Angeles National Forest
U.S. Forest Service
701 N. Santa Anita Ave.
Arcadia, CA 91006
The Dam Fire remains at 220 acres with 95% percent containment. Firefighters continue to monitor and patrolled the areas of the fire that are inaccessible. Crews will continue with backhaul operations, the process of gathering equipment like hose, hose fittings, nozzles, and recycling. Equipment will be cleaned, repaired, and organized to be ready for the next incident.
Hot and dry conditions are forecasted to subside. Slightly cooler temperatures and higher relative humidity are expected today into Wednesday. More information can be found at the National Weather Service website.
Road Closures: State Route 39 is open north of Azusa in Angeles National Forest as of 8:30 a.m. Thursday 8/6. Temporary signs posted on barricades in general slide & burn areas warning motorists of falling debris.
Fire Restrictions: The fire danger to the Angeles National Forest has continued to increase, and on Saturday, August 1st, the Angeles National Forest changed its Forest Fire Danger Level from VERY HIGH to EXTREME. Corresponding with this change, the Angeles National Forest moved into full fire restrictions including prohibiting campfires in developed sites.You may read the Angeles Forest Order No. 05-01-20-05 which prohibits all campfires within the Angeles National Forest. The Angeles National Forest uses a 6 Level Fire Danger Rating System to determine fire restrictions which it adjusts throughout the year.
No fires of any type including cooking stoves, lanterns, and similar devices which use propane, white gas, or similar fuels are allowed at this time.
ABOUT THE ANGELES NATIONAL FOREST
The Angeles National Forest is located within one of the driest, most fire-prone areas in the United States – where human-caused wildland fires are becoming larger and more frequent - significantly damaging natural resources as well as the important human infrastructure on these invaluable public lands.
Not all areas and resources impacted by these fires will recover naturally, so forest managers and partners have launched a number of restoration efforts intended to produce ecosystems that are able to adapt and thrive over time. Learn more about these fire restoration projects by viewing a story map on the Angeles National Forest website.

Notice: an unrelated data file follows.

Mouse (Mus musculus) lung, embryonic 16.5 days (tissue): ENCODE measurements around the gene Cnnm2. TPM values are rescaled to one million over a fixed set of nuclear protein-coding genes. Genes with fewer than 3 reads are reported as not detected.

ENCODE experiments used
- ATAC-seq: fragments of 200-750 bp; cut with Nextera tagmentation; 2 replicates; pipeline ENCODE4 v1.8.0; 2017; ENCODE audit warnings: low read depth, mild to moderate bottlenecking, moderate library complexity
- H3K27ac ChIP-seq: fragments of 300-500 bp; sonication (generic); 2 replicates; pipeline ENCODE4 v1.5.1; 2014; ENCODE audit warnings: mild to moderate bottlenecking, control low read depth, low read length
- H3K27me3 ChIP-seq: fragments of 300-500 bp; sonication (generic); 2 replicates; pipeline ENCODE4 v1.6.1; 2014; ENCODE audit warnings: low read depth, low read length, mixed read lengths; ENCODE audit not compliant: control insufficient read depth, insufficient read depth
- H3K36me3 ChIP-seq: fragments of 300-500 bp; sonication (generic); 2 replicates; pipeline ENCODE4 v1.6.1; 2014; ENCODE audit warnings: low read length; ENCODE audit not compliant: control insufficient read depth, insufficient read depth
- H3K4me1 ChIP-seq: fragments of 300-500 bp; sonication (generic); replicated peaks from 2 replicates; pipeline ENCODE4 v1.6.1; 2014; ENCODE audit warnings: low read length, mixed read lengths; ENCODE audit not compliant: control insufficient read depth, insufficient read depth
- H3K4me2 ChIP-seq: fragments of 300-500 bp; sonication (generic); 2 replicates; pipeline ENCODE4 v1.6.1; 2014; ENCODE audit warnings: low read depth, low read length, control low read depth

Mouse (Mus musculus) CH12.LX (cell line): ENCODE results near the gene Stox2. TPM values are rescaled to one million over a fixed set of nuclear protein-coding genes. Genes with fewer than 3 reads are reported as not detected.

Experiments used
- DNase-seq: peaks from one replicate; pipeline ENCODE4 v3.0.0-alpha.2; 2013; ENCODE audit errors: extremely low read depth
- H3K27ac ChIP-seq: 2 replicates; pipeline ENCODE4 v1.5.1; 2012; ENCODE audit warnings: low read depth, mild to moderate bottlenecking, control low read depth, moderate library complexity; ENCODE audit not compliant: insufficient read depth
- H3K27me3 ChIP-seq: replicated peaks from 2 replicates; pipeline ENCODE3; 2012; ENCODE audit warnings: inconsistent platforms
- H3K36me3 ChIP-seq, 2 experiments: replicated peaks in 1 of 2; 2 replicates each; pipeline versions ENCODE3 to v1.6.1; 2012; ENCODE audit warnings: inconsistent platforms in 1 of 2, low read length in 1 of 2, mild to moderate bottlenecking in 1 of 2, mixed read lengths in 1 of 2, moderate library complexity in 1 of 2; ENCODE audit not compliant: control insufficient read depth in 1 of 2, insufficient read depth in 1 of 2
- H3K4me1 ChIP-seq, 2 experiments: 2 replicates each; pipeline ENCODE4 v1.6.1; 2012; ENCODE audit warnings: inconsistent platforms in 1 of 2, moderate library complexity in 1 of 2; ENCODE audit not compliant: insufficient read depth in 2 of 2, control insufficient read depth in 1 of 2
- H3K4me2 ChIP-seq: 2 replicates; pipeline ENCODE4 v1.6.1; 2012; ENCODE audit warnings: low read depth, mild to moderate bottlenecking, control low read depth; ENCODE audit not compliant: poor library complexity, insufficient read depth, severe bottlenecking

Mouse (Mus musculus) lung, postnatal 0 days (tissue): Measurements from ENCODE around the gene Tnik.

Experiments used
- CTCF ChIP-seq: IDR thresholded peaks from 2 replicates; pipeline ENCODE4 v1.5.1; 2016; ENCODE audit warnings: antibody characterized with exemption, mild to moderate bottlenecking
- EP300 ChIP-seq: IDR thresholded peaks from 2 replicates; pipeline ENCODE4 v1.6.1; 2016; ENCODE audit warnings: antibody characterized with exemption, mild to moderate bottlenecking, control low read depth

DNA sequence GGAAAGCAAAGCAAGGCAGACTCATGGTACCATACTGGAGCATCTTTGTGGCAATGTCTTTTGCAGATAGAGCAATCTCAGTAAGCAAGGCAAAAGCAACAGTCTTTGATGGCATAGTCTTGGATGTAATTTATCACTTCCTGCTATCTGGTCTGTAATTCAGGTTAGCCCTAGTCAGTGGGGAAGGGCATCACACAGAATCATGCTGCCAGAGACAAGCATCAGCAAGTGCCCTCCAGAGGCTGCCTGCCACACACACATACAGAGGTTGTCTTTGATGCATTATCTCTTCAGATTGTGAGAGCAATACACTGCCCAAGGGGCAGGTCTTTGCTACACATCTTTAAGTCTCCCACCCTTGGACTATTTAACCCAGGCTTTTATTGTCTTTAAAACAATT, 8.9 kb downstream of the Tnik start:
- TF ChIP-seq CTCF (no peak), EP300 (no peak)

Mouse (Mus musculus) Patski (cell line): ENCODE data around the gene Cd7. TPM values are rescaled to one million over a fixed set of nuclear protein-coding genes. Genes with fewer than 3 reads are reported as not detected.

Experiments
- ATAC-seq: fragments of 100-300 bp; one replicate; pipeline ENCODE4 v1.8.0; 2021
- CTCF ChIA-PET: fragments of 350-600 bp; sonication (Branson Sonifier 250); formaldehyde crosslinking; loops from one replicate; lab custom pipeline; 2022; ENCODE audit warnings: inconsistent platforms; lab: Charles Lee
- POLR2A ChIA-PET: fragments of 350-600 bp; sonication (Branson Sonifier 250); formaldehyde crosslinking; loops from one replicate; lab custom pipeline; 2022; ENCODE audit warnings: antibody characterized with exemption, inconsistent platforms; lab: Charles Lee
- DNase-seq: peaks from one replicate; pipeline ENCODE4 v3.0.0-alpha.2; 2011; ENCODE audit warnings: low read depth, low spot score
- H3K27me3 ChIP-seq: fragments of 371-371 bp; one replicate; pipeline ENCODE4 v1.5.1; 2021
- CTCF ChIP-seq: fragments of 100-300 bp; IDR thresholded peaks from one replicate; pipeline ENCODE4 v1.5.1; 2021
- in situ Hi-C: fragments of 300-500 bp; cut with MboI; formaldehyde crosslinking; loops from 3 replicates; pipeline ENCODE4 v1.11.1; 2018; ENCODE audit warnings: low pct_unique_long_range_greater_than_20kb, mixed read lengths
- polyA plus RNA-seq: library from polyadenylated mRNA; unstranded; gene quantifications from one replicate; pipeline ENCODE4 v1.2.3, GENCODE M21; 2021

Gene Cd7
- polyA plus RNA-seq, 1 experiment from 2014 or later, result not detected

The Angeles National Forest is a unique area nestled in the midst of an ever-changing and growing population in the Los Angeles area. The Forest is one of the few remaining open space areas in Southern California. The forest is an important part of the overall health and well-being of the area population. It provides open space, solitude from the everyday stress of modern living, a place to conduct research, a haven for wildlife, and offers a wide variety of recreation opportunities.
The Angeles National Forest was established by Executive Order in December 1892. It covers about 700,000 acres and is the backyard playground to the huge metropolitan area of Los Angeles. The Angeles manages the watersheds within its boundaries to provide valuable water to southern California and to protect surrounding communities from catastrophic floods.
For more information visit: https://inciweb.nwcg.gov/incident/6900/
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|Current as of|
|Date of Origin||Thursday July 30th, 2020 approx. 01:30 PM|
|Location||San Gabriel Canyon near Morris Dam|
|Incident Commander||Mike Wakoski, CAlifornia Interagency Incident Command Team 13(CIIMT13)|
|Coordinates||34.162 latitude, -117.894 longitude|
|Percent of Perimeter Contained||95%|
Chaparral (6 foot)
Minimal, Creeping and Smoldering.
Conduct suppression repair activities. Removal of excess equipment from the fire line.
|Projected Incident Activity|
No growth is anticipated under current or predicted conditions.
CIIMT 13 (Wakoski) will be transitioning the incident to the local Type 4 team tomorrow, Wednesday, August 5th at 0600. Closeout will be at the Angeles National Forest Headquarters at 1130.
Road Closures related to the Dam Incident are scheduled to be discontinued at 0800 on Thursday, August 6, 2020.
A weak upper trough will persist across the region through Friday allowing a cooling trend to continue through late this week. The marine layer is likely to deepen and bring a good chance for morning low clouds and
fog around the San Gabriel foothills through Friday morning. Expect a persistent
modest southwest winds each afternoon through mid evening hours, with light variable winds overnight. Minimum relative humidities will be increasing as well
through the end of the week reaching around 50 percent. With the marine layer
deepening, there will be good recoveries through the overnight hours as well.
There is a 30 percent chance that marine layer stratus might not reach the Dam Spot on Friday.